Mohammed cartoons inflame Middle East
Many European newspapers published caricatures this week of the Muslim prophet, refusing to bend to Islamic law's demand that no image of him should be made.
Published February 3, 2006
GAZA CITY, Gaza Strip - Armed militants angered by a cartoon drawing of the prophet Mohammed published in European newspapers surrounded EU offices in Gaza on Thursday and threatened to kidnap foreigners as outrage over the caricatures spread across the Islamic world.
More than 300 students demonstrated in Pakistan, chanting "Death to France!" and "Death to Denmark!" - two of the countries where newspapers published the drawings. Other protests were held in Syria and Lebanon.
The cartoons were first published in September in a Danish newspaper, Jyllands-Posten, which asked 40 cartoonists to draw images of Mohammed. The purpose, its chief editor said, was "to examine whether people would succumb to self-censorship, as we have seen in other cases when it comes to Muslim issues."
Officials in Afghanistan, Iran and Indonesia condemned the publication. Afghanistan President Hamid Karzai called the cartoons an "insult . . . to more than 1-billion Muslims."
Foreign journalists, diplomats and aid workers began leaving Gaza as gunmen there threatened to kidnap citizens of France, Norway, Denmark and Germany unless those governments apologized for the cartoon.
Palestinian gunmen in the West Bank searched several hotels, and a German citizen was briefly kidnapped by gunmen from a hotel in the city of Nablus. Palestinian police freed the German, a teacher, after less than an hour.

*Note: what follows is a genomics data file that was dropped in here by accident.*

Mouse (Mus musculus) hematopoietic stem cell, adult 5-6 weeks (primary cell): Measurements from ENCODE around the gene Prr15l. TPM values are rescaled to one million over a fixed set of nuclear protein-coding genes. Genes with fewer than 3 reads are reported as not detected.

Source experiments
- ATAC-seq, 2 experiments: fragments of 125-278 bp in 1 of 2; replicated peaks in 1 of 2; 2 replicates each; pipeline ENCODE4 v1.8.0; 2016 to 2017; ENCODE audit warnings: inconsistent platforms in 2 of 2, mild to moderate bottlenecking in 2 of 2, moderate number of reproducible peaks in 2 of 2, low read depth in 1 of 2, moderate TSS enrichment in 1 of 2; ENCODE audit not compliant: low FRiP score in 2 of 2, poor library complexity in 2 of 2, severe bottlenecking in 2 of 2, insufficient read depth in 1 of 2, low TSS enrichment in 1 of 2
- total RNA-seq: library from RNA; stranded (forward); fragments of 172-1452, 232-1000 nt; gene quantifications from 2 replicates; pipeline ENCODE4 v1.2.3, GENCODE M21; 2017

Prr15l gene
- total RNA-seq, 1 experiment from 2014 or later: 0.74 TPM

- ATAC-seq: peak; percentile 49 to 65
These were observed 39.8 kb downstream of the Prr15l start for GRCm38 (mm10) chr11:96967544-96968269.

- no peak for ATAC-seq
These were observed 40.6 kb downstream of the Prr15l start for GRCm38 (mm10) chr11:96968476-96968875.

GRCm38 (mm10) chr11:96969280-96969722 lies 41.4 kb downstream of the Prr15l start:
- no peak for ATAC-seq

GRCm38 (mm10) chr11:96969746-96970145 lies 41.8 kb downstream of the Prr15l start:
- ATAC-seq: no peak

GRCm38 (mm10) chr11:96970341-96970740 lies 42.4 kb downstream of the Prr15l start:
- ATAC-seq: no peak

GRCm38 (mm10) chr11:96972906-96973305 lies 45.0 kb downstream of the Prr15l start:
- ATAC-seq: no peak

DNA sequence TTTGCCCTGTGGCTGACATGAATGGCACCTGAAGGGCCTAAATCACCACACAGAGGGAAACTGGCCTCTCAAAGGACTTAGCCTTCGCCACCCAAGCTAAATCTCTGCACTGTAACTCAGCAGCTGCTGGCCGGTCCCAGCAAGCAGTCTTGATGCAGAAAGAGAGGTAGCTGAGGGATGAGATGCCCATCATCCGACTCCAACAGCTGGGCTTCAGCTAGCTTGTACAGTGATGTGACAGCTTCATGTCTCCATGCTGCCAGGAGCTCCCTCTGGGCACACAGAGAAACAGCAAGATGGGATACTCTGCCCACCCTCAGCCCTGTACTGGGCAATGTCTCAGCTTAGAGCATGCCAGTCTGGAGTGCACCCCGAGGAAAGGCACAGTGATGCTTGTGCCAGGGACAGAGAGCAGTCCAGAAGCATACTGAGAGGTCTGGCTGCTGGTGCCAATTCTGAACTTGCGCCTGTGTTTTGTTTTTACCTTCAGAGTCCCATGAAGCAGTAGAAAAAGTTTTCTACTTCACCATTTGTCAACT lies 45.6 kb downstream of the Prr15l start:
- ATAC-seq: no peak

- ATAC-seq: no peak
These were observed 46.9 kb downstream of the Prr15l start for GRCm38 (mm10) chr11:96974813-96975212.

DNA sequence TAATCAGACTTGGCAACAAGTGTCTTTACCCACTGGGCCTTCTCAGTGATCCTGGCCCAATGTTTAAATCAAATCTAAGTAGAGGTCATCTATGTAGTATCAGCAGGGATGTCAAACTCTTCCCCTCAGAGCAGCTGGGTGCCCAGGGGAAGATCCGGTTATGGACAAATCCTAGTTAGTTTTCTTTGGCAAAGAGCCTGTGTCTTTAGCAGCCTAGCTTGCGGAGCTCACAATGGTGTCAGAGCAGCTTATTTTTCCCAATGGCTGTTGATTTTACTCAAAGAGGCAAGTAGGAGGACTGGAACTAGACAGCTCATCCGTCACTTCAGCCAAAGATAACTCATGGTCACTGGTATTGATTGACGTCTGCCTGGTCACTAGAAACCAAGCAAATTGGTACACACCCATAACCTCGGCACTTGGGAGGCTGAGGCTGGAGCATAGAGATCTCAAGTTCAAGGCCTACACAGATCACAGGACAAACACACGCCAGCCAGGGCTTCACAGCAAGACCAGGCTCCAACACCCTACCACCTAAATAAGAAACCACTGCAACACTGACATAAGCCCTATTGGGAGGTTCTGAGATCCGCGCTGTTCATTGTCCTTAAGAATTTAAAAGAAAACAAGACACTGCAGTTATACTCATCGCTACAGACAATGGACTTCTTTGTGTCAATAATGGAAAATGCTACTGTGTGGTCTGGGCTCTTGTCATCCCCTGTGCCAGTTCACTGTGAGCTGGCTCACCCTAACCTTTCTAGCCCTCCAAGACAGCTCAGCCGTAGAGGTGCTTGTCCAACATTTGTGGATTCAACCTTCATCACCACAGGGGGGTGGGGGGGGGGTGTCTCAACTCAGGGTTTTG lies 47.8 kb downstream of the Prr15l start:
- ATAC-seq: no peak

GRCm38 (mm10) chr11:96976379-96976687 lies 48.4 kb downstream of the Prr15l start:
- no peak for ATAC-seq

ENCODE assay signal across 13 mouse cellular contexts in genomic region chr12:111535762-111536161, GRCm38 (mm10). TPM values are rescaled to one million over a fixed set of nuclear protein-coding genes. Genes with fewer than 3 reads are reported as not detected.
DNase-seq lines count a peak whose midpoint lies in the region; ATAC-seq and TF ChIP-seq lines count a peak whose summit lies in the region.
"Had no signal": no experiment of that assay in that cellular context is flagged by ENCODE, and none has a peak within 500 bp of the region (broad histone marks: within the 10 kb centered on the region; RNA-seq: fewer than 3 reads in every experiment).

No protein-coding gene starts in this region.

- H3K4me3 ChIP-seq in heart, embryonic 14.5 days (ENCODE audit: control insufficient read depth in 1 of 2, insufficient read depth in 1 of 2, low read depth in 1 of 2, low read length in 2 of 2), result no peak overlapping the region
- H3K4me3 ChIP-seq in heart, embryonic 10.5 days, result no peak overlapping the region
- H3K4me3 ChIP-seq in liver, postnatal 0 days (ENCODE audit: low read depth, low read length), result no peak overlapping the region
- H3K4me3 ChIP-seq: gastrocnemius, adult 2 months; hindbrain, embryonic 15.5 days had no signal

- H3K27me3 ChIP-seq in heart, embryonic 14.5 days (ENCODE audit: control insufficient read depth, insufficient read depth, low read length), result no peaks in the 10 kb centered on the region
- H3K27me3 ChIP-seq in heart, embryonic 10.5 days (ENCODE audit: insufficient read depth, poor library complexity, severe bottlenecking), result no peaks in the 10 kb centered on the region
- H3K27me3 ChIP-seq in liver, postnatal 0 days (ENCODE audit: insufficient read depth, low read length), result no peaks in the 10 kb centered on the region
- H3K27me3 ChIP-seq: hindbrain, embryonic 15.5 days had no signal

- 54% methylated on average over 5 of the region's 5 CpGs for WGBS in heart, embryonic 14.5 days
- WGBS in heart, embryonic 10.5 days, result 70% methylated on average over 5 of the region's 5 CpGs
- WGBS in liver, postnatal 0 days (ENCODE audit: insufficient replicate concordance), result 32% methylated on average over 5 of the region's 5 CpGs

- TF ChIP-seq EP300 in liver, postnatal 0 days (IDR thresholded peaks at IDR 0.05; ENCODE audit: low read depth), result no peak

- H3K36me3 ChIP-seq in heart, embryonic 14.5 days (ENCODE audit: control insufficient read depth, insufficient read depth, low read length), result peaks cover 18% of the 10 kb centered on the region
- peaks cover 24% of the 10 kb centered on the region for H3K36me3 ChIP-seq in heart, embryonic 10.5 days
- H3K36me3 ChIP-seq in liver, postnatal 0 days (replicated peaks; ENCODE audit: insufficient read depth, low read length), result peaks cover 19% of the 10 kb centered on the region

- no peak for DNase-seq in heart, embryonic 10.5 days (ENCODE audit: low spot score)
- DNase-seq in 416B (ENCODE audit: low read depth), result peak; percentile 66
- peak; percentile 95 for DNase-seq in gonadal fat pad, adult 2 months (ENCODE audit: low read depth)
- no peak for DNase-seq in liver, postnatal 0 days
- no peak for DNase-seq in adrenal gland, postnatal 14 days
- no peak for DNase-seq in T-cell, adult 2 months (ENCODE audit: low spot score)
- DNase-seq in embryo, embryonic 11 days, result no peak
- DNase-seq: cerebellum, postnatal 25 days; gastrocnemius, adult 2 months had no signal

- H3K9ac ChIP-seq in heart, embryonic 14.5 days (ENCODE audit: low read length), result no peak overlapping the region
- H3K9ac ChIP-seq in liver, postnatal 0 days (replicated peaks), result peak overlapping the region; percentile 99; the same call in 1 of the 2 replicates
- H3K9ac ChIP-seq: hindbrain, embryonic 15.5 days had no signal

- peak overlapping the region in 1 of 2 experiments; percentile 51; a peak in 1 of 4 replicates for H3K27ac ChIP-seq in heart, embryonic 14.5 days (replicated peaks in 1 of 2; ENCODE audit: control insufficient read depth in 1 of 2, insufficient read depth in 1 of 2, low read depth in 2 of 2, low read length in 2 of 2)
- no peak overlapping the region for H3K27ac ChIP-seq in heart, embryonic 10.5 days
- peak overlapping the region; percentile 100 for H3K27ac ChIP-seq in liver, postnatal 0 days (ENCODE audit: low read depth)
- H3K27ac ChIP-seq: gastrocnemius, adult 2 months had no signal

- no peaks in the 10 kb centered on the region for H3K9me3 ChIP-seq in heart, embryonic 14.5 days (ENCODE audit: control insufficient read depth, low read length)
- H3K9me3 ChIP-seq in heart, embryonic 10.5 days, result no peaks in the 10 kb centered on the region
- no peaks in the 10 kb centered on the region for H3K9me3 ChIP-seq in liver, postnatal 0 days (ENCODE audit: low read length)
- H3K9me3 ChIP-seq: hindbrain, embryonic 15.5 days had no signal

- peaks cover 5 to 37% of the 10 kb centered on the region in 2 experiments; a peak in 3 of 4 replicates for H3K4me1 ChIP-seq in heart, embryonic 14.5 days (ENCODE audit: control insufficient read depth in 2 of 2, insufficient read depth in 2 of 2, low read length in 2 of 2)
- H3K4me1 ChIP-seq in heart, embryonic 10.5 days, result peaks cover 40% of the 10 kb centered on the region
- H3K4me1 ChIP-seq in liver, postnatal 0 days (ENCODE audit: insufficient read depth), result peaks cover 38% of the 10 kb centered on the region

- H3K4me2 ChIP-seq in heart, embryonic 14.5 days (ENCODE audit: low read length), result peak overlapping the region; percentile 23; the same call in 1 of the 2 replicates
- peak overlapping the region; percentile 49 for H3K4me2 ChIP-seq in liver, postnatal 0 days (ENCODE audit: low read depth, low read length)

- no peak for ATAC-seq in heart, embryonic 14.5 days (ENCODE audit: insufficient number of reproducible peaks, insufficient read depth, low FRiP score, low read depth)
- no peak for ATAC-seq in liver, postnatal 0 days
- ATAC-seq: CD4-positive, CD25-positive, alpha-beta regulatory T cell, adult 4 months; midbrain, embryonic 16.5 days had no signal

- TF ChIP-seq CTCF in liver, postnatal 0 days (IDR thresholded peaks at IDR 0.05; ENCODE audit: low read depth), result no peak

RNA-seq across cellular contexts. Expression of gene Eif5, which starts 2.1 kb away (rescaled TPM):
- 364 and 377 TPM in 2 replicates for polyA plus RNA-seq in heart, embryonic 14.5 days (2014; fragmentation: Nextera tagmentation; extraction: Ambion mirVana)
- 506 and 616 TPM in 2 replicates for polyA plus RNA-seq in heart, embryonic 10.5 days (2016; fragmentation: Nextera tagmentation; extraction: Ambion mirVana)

Militants in Gaza said they would shut down media offices from France, Norway, Denmark and Germany, singling out the French news agency Agence France-Presse.
The issue opened divisions among European Union governments. Austrian Foreign Minister Ursula Plassnik said EU leaders have a responsibility to "clearly condemn" insults to any religion. But French Interior Minister Nicolas Sarkozy said he preferred "an excess of caricature to an excess of censorship."
Sarkozy joined journalists in rallying around the editorial director of France Soir, who was fired by the newspaper's owner, an Egyptian-born Catholic named Raymond Lakah. France Soir and other newspapers across Europe reprinted the caricatures this week in a show of support for freedom of expression.
France's grand rabbi Joseph Sitruk said he shared Muslim anger.
"We gain nothing by lowering religions, humiliating them and making caricatures of them. It's a lack of honesty and respect," he said.
In Israel, the newspaper Maariv published one caricature Thursday on page 16.
Mahmoud Zahar, a Hamas leader, visited a Gaza church Thursday and promised protection to Christians after Fatah gunmen threatened to target churches as part of their protests.
"You are our brothers," Zahar told Father Manuel Musallam of the Holy Family Church.
Islamic law, based on clerics' interpretation of the Koran and the sayings of the prophet Mohammed, forbids his depictions, even positive ones. Violations by Muslims are seen as highly sinful and by non-Muslims as the ultimate sort of insult.
The prohibition is in part an application of the Koran's strict opposition to idolatry and the worship of a physical object as a god, including any hint of such devotion toward the faith's revered human prophet.
In the Koran, "shirk" (Arabic for "partnering" or "associating" anything with God) is the one unforgivable sin: "God does not forgive the joining of partners with him: Anything less than that he forgives to whoever he will, but anyone who joins partners with God is lying and committing a tremendous sin" (4:48).
The Koran does not specifically address artwork of Mohammed, but the ban has been virtually universal in all branches of the faith from its earliest days. The rule extends to artwork showing others regarded as prophets by Islam, including Jesus, even though Christians have often visualized their divine savior in paintings, statutes and films.
[Last modified February 3, 2006, 01:25:14]
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